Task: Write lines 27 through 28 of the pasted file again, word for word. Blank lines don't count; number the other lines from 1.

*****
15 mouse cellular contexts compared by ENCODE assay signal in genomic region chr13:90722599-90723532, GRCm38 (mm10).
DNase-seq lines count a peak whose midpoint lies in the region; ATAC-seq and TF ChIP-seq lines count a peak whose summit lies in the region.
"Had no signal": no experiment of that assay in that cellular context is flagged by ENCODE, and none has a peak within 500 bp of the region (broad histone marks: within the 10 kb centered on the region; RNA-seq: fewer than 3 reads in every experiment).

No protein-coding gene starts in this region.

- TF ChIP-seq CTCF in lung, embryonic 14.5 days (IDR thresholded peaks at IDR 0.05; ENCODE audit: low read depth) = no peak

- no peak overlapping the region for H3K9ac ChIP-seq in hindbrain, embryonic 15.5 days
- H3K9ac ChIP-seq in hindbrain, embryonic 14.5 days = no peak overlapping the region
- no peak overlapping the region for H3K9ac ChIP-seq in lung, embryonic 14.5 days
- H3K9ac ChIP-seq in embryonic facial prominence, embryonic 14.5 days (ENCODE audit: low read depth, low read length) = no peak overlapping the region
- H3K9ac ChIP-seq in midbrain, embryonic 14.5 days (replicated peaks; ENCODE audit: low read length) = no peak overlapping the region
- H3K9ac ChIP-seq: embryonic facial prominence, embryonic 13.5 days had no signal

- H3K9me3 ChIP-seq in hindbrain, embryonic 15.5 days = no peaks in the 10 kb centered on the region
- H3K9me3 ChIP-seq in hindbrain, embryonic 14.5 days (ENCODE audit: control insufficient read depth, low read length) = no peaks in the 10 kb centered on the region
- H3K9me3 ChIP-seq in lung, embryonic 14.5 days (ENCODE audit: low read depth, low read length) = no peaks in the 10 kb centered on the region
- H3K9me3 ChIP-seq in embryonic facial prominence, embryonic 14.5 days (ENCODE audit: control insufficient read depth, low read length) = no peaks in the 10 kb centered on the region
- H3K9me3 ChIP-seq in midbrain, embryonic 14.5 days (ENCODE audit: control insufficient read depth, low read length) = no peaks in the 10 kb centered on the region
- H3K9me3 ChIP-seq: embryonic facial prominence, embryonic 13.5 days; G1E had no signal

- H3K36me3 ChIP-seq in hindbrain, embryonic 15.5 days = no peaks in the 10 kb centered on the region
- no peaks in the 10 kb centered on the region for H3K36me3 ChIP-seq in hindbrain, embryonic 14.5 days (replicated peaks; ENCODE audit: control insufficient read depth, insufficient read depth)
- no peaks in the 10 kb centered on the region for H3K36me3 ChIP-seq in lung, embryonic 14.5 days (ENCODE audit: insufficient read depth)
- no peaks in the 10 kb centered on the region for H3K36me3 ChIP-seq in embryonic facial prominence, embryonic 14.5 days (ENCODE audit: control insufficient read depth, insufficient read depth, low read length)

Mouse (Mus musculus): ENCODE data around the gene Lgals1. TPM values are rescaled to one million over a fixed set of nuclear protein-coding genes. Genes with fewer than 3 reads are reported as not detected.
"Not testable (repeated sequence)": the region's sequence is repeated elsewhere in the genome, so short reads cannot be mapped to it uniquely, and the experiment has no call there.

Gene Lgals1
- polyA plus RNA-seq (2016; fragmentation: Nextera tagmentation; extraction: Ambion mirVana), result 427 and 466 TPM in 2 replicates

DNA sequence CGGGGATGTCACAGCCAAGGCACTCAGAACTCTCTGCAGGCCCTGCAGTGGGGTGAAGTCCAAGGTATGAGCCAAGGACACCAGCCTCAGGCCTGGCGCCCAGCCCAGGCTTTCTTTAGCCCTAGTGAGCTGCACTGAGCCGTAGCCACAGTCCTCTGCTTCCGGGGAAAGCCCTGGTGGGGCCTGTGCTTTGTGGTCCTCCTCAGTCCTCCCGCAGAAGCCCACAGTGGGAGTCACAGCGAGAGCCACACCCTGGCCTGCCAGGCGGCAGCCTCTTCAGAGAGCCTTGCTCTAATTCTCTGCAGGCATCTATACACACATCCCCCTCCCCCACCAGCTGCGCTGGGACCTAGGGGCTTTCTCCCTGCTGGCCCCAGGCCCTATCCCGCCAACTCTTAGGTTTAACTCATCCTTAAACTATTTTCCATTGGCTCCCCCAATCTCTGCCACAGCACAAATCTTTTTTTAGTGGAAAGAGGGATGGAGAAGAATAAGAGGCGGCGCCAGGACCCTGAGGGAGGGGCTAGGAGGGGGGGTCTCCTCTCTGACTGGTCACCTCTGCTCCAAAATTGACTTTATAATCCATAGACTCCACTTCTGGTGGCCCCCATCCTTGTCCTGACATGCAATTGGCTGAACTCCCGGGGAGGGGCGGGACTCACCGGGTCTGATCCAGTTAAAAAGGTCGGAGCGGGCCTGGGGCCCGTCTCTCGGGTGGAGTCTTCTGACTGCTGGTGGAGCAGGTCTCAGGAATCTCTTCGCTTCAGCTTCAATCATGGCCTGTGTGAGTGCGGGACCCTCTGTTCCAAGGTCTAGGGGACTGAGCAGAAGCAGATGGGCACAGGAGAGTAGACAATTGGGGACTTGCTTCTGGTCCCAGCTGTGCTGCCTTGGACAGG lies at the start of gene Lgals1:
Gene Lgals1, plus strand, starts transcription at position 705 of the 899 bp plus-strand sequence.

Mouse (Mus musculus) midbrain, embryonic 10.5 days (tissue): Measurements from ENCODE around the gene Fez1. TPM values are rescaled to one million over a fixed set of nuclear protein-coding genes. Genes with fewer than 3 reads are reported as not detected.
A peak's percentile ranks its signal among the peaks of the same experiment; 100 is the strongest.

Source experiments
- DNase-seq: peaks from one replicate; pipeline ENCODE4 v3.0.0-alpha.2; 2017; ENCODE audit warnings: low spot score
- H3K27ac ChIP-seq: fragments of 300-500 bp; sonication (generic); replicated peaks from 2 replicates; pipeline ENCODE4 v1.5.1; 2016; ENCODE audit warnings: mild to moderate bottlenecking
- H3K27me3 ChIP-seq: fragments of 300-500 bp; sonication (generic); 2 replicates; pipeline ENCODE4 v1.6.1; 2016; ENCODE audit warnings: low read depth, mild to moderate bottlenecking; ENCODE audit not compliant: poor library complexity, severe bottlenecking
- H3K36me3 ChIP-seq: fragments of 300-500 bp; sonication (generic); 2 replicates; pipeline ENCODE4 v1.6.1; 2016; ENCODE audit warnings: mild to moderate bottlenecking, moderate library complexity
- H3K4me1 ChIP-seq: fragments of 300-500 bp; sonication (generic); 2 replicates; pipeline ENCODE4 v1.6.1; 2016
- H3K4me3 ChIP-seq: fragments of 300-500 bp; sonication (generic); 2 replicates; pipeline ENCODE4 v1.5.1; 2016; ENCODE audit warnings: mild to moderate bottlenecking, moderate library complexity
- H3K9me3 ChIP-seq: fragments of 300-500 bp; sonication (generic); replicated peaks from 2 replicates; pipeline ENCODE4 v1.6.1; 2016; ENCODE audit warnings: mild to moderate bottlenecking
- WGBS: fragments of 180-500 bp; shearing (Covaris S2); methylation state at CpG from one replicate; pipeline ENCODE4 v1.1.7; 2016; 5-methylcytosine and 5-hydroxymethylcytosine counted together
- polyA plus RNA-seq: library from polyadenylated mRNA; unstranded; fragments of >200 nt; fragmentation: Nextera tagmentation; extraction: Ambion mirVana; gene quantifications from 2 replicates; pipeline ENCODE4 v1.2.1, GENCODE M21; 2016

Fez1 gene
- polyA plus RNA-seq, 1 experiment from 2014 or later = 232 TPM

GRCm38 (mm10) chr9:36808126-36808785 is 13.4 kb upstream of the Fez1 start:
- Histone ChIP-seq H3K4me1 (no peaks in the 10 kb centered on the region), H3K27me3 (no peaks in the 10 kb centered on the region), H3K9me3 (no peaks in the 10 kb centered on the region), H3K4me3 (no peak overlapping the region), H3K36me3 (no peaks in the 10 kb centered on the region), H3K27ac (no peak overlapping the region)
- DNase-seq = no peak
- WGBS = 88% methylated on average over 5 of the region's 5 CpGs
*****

Gene Lgals1, plus strand, starts transcription at position 705 of the 899 bp plus-strand sequence.

Mouse (Mus musculus) midbrain, embryonic 10.5 days (tissue): Measurements from ENCODE around the gene Fez1. TPM values are rescaled to one million over a fixed set of nuclear protein-coding genes. Genes with fewer than 3 reads are reported as not detected.